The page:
A federal judge decided Wednesday to leave in place a Trump administration rule that imposes restrictions on individuals seeking asylum in the United States if they passed through a third country on their way to the border between the U.S. and Mexico, potentially leading to a sharp reduction in Central American migrants entering the country.
The rule, published in the Federal Register last week, requires people seeking asylum to first apply in one of the countries they pass through on their way to the U.S., with certain exceptions. The rule was quickly met with a legal challenge from advocacy groups, who moved for a temporary restraining order blocking the rule. After a hearing in Washington, D.C. federal court, District Judge Timothy J. Kelly denied the motion. The rule will remain in place for the duration of the case, unless the decision is successfully appealed.
"We are disappointed in the court's decision today," said Claudia Cubas, litigation direction for the Capital Area Immigrants' Rights Coalition.
Kelly, who was appointed to the bench by President Trump said the immigrant advocate groups who filed the lawsuit did not show that their work would be irreparably harmed if the policy moved forward.
With certain exceptions, the rule requires individuals to apply for and be denied asylum in another country in order to apply in the U.S. That means that migrants from Central American nations who travel through Mexico – who make up a significant portion of recent asylum seekers – will not be eligible for asylum in America unless they previously applied for asylum in Mexico or any other country they traversed and were turned down.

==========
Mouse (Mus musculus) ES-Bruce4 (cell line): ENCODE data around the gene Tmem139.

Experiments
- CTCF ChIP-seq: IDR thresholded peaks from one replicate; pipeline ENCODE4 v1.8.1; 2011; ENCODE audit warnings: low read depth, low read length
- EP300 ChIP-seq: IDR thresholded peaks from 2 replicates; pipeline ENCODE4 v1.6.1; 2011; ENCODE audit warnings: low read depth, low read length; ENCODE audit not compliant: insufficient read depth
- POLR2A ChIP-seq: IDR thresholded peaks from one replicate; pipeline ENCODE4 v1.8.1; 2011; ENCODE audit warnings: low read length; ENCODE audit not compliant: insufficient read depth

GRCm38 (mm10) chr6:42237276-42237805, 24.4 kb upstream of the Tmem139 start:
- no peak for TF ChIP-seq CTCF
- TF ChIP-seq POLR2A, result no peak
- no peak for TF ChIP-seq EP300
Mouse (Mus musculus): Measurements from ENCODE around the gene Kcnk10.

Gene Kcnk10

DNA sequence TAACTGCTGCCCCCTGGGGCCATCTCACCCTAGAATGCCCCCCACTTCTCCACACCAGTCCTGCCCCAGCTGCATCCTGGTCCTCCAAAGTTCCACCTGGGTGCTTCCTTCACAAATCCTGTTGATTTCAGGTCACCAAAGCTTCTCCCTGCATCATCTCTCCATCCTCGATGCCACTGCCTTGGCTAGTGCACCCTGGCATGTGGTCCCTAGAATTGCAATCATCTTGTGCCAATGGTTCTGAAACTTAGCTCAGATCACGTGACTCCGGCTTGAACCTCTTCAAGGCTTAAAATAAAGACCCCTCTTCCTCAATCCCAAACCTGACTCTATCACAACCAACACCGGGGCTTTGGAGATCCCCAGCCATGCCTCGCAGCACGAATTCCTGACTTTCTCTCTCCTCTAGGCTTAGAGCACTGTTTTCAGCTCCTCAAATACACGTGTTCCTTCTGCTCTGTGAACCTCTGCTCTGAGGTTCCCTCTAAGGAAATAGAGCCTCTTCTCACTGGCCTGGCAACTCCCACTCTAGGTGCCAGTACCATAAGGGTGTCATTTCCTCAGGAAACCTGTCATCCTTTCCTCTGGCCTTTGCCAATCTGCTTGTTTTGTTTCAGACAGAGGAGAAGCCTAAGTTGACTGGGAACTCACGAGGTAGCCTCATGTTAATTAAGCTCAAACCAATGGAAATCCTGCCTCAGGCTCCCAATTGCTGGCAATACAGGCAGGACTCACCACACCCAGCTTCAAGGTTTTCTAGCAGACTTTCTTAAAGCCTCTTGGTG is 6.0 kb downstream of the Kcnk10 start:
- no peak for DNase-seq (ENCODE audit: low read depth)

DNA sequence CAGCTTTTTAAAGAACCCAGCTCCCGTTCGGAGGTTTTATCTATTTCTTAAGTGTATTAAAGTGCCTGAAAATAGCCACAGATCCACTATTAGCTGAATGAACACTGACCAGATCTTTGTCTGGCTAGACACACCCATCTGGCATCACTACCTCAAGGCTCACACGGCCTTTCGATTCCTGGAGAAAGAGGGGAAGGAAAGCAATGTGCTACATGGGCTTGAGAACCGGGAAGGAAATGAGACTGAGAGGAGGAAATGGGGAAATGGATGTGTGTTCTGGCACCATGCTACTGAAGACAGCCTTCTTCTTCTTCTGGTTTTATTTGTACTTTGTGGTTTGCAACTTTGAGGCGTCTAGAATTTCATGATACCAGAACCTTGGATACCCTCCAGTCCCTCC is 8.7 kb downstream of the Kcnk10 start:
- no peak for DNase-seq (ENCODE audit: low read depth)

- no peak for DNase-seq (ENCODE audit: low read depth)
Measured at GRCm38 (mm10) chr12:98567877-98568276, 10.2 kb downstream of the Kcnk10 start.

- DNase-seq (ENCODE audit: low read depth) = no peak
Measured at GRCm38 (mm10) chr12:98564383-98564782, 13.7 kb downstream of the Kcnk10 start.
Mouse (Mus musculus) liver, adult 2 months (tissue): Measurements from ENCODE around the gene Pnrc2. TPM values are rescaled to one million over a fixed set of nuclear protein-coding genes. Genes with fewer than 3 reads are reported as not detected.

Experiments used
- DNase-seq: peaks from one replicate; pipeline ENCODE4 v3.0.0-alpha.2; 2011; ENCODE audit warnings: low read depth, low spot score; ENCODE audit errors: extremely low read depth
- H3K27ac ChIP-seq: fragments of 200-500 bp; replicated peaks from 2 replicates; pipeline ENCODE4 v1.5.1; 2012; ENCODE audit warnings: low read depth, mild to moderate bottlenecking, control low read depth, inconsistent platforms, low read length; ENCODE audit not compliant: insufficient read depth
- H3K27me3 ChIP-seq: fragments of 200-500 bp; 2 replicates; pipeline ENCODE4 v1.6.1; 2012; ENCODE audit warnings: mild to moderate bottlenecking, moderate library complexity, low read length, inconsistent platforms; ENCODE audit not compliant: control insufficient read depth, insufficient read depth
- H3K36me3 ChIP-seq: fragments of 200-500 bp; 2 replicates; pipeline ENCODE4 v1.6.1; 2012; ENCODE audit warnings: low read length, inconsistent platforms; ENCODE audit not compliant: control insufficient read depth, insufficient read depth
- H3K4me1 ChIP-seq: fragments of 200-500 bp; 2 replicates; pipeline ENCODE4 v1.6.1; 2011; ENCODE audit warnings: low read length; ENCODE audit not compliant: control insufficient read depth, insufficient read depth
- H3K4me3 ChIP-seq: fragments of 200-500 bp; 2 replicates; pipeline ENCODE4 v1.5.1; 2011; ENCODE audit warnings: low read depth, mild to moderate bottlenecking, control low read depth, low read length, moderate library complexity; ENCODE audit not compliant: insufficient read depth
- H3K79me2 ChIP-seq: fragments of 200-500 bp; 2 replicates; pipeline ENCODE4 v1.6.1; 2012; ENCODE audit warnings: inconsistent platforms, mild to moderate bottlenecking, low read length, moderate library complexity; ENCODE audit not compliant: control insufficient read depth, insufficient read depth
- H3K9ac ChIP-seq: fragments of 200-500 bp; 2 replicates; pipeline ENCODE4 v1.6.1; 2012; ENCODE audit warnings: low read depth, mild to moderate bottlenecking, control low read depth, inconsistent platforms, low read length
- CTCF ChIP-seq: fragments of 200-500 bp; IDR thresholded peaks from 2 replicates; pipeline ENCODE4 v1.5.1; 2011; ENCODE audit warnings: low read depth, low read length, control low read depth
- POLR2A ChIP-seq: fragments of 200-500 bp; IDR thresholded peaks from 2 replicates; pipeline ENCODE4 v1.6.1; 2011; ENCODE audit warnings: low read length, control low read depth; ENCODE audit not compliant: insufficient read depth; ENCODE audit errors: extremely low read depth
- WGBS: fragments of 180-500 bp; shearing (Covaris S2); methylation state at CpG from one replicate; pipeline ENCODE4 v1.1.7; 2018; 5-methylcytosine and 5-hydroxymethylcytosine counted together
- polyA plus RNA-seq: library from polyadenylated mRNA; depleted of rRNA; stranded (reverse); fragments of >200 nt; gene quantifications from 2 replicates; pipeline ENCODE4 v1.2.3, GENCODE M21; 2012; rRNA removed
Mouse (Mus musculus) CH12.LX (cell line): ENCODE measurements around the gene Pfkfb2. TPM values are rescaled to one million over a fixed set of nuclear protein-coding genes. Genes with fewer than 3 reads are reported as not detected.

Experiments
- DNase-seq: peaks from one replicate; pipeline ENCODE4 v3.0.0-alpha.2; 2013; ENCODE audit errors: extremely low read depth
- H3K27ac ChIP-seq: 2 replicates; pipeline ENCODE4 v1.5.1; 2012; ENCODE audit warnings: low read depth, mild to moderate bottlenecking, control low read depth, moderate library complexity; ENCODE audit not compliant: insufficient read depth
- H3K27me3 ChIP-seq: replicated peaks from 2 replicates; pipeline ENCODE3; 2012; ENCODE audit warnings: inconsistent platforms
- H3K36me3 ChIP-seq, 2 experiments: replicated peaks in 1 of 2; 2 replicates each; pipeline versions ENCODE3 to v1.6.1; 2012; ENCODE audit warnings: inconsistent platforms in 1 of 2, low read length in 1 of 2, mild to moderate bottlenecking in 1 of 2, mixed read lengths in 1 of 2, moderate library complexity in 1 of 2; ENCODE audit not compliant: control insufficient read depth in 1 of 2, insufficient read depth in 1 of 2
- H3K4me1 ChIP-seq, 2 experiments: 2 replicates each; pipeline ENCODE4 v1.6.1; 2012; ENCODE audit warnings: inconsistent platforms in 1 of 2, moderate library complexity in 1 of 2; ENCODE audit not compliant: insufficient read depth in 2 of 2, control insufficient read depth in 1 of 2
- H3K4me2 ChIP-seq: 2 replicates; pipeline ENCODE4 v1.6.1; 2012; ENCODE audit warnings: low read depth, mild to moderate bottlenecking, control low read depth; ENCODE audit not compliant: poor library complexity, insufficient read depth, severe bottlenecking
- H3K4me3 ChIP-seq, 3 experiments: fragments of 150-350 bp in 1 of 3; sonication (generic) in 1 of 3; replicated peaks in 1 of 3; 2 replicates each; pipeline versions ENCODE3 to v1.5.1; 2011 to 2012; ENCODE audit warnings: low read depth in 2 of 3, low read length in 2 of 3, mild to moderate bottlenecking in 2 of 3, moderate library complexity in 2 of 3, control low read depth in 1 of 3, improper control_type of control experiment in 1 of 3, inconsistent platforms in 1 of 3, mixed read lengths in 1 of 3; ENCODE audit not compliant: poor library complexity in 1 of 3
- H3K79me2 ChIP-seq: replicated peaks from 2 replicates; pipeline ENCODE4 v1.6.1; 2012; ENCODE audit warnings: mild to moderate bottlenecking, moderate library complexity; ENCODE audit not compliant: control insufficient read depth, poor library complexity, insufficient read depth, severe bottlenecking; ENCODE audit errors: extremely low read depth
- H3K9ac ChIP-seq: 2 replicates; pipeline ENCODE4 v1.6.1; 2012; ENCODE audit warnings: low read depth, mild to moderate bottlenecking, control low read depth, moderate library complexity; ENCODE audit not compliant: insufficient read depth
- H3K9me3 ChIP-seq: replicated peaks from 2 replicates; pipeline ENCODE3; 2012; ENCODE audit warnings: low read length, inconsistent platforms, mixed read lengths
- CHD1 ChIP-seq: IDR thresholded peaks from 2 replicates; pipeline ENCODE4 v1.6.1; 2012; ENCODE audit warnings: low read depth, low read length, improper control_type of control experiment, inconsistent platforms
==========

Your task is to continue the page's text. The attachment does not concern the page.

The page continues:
The new rule’s exceptions include certain cases of human trafficking.
The rule is meant to crack down on asylum seekers coming to the U.S. more for economic reasons than to escape persecution in their home countries. Administration officials say this could help close the gap between the initial asylum screening that most people pass and the final decision on asylum that most people do not win. The goal in part is to allow quicker determinations in these cases.
The policy follows the Trump administration's Migrant Protection Protocols, commonly referred to as the "remain in Mexico" policy. Under that policy, asylum seekers were often told to go back to Mexico to await hearings, rather than be allowed to remain in the U.S.
Democrats railed against that policy, with 2020 hopeful Beto O'Rourke calling it "inhumane."
A reduction in asylum seekers would ease the burden on federal agencies currently overwhelmed by the volume of individuals seeking entry into the U.S.
Detention facilities have been notoriously stretched for resources, resulting in outcries against the government. The criticism has particularly been strong when it comes to the conditions in which migrant children have been kept.
Fox News' Judson Berger and The Associated Press contributed to this report.